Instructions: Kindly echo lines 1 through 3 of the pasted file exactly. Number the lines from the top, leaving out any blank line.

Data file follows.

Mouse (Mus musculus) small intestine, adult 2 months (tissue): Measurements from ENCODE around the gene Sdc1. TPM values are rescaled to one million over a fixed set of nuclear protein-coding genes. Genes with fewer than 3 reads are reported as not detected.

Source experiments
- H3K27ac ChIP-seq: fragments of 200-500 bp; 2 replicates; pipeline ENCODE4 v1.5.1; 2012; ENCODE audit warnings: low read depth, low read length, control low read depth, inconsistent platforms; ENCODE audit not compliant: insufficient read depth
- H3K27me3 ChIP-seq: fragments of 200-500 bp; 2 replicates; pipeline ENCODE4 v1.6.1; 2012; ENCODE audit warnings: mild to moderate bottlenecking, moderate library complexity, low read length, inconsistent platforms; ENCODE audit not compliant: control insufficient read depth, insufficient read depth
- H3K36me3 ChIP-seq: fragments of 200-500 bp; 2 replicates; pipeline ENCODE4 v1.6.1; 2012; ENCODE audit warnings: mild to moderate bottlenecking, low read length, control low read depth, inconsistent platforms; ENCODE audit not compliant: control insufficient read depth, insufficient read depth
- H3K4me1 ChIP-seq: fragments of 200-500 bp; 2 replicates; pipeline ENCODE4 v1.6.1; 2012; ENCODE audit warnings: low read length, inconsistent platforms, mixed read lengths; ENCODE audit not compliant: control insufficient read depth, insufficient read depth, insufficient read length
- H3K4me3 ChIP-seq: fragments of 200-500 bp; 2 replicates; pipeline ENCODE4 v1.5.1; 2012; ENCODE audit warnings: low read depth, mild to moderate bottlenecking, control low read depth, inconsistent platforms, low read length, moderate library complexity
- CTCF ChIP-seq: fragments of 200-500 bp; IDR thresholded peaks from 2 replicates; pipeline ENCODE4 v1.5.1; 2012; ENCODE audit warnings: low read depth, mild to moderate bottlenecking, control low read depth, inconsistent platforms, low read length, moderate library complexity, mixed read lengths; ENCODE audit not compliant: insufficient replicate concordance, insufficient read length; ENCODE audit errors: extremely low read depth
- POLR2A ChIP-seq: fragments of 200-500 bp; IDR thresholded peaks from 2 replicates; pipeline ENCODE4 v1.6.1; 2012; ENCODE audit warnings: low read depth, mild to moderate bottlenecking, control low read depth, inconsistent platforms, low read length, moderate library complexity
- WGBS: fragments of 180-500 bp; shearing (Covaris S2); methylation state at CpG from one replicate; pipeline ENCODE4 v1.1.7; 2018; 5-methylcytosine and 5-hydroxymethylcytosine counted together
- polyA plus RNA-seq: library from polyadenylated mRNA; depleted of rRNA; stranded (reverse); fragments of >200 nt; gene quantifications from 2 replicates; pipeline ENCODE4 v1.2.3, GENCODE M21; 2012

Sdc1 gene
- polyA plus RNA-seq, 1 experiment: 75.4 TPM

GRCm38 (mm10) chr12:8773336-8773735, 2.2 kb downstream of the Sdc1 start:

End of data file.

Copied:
Mouse (Mus musculus) small intestine, adult 2 months (tissue): Measurements from ENCODE around the gene Sdc1. TPM values are rescaled to one million over a fixed set of nuclear protein-coding genes. Genes with fewer than 3 reads are reported as not detected.

Source experiments
- H3K27ac ChIP-seq: fragments of 200-500 bp; 2 replicates; pipeline ENCODE4 v1.5.1; 2012; ENCODE audit warnings: low read depth, low read length, control low read depth, inconsistent platforms; ENCODE audit not compliant: insufficient read depth